Sorry, Theo, you cannot haz red dress. *G* I assume it belongs to a costume rental house in NYC. The style is more Victorian than Regency, but it’s so gorgeous that I don’t care!

    Reply
  51. I love this book. I loved the whole fallen angel series. But this book is wonderful no matter how many time I re-read it. I recommend it to everyone who has not read it, you will not be dissapointed.

    Reply
  52. I love this book. I loved the whole fallen angel series. But this book is wonderful no matter how many time I re-read it. I recommend it to everyone who has not read it, you will not be dissapointed.

    Reply
  53. I love this book. I loved the whole fallen angel series. But this book is wonderful no matter how many time I re-read it. I recommend it to everyone who has not read it, you will not be dissapointed.

    Reply
  54. I love this book. I loved the whole fallen angel series. But this book is wonderful no matter how many time I re-read it. I recommend it to everyone who has not read it, you will not be dissapointed.

    Reply
  55. I love this book. I loved the whole fallen angel series. But this book is wonderful no matter how many time I re-read it. I recommend it to everyone who has not read it, you will not be dissapointed.

    Reply
  56. Ah, Mary Jo, how I love this book. I can still remember sitting in my room, cradling that mini-hardback in my hand, tears flowing and pages turning until the morning light. It is one of the few books I’ve read in a single sitting.
    To anyone who has not read One Perfect Rose, it is a powerful experience worth every minute of your time.
    Hugs,
    Nina

    Reply
  57. Ah, Mary Jo, how I love this book. I can still remember sitting in my room, cradling that mini-hardback in my hand, tears flowing and pages turning until the morning light. It is one of the few books I’ve read in a single sitting.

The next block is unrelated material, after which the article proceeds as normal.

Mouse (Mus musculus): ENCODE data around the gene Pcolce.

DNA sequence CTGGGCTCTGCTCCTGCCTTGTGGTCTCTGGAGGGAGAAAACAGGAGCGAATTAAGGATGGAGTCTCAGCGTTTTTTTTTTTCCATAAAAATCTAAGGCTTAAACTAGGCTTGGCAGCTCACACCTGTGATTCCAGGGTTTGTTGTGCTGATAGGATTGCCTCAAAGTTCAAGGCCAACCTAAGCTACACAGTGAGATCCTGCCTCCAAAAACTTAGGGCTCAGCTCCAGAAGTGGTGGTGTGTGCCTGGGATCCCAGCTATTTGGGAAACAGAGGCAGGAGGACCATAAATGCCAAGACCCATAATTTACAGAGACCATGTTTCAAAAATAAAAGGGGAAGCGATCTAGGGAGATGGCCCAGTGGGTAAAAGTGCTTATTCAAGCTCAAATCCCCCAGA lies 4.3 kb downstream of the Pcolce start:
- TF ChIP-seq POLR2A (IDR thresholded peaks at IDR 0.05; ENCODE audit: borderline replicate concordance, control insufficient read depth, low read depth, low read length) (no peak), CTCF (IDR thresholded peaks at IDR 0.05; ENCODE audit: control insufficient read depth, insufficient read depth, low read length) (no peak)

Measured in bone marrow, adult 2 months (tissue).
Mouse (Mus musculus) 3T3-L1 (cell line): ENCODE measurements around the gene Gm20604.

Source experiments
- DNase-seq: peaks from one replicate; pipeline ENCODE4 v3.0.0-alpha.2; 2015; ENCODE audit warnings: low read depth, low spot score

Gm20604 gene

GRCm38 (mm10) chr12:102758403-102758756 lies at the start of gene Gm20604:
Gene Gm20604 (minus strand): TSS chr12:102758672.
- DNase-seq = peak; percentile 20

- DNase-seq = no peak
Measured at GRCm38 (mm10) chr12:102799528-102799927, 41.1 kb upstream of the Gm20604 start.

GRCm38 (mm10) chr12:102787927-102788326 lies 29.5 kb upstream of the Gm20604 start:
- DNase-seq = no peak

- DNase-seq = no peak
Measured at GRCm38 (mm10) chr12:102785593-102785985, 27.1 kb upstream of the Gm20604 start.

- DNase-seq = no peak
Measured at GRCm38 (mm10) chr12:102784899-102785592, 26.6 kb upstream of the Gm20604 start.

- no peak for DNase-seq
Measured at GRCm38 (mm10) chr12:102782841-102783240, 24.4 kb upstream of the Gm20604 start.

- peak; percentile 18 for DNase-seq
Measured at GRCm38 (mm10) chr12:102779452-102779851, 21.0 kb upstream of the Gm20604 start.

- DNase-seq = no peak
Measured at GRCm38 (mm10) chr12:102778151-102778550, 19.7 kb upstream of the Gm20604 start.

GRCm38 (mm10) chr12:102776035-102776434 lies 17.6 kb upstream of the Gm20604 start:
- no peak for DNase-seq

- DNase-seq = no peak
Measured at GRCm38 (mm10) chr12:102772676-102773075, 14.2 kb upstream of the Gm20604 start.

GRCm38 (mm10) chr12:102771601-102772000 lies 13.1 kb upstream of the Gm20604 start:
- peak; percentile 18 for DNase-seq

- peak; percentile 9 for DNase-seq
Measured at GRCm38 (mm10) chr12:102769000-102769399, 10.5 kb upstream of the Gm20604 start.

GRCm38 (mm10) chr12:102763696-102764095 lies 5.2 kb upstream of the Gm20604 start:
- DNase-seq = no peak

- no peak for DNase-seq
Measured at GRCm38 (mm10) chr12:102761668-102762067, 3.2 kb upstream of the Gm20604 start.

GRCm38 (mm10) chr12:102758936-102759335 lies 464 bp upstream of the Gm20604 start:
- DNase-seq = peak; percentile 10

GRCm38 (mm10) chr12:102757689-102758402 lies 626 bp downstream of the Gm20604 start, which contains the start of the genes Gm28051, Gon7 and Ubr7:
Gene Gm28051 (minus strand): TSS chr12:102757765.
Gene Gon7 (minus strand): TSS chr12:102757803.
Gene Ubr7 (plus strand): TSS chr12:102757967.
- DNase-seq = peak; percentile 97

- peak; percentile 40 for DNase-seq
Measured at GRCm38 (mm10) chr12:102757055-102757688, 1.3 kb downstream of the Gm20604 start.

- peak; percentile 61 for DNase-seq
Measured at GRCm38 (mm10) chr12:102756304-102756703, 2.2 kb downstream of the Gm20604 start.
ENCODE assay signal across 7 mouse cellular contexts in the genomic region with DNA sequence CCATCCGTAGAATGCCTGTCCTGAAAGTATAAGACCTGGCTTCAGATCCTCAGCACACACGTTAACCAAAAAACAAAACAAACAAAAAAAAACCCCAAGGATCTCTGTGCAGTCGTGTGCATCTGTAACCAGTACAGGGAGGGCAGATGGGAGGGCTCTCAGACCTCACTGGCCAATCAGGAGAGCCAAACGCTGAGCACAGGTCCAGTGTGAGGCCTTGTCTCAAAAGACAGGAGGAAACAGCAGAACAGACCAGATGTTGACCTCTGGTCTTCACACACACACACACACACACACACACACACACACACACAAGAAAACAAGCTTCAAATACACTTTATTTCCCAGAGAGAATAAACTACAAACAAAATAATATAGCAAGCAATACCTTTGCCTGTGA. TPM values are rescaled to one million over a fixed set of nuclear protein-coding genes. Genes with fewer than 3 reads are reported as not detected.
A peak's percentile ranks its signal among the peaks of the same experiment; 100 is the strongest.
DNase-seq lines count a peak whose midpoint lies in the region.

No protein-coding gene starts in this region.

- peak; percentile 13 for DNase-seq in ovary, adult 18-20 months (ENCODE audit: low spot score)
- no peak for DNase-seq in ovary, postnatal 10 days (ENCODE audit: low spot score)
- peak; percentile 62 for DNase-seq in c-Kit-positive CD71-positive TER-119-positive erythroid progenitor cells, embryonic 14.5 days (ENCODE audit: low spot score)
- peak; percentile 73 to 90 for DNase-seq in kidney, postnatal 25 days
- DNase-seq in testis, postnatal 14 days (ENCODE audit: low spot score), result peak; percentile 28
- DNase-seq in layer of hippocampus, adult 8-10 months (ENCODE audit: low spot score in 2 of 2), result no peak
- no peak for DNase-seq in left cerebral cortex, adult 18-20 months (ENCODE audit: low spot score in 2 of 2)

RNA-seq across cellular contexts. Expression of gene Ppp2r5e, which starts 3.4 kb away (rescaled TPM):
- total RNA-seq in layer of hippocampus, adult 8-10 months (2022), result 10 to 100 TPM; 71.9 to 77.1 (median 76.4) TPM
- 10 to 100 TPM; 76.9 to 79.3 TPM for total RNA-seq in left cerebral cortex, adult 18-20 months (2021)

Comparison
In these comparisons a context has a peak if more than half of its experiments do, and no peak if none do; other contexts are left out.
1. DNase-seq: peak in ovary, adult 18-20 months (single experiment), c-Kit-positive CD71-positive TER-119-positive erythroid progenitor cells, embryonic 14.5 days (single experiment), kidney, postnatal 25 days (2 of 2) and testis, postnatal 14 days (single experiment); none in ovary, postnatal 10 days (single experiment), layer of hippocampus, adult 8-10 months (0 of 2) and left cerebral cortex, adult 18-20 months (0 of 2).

To anyone who has not read One Perfect Rose, it is a powerful experience worth every minute of your time.
    Hugs,
    Nina

    Reply
  58. Ah, Mary Jo, how I love this book. I can still remember sitting in my room, cradling that mini-hardback in my hand, tears flowing and pages turning until the morning light. It is one of the few books I’ve read in a single sitting.
    To anyone who has not read One Perfect Rose, it is a powerful experience worth every minute of your time.
    Hugs,
    Nina

    Reply
  59. Ah, Mary Jo, how I love this book. I can still remember sitting in my room, cradling that mini-hardback in my hand, tears flowing and pages turning until the morning light. It is one of the few books I’ve read in a single sitting.
    To anyone who has not read One Perfect Rose, it is a powerful experience worth every minute of your time.
    Hugs,
    Nina

    Reply
  60. Ah, Mary Jo, how I love this book. I can still remember sitting in my room, cradling that mini-hardback in my hand, tears flowing and pages turning until the morning light. It is one of the few books I’ve read in a single sitting.
    To anyone who has not read One Perfect Rose, it is a powerful experience worth every minute of your time.
    Hugs,
    Nina

    Reply
  61. The new cover really is gorgeous, Mary Jo. I’m a big fan of reissues (as long as I know they’re reissues) because I reread favorites until they become the book equivalents of the Velveteen Rabbit. One Perfect Rose is one of those tattered favorites. The things that make me love it are too many to list, but two of them that may be mentioned less often than others are Claudia’s redemption and the epilogue set in the theater. All this remembering makes me want to reread now.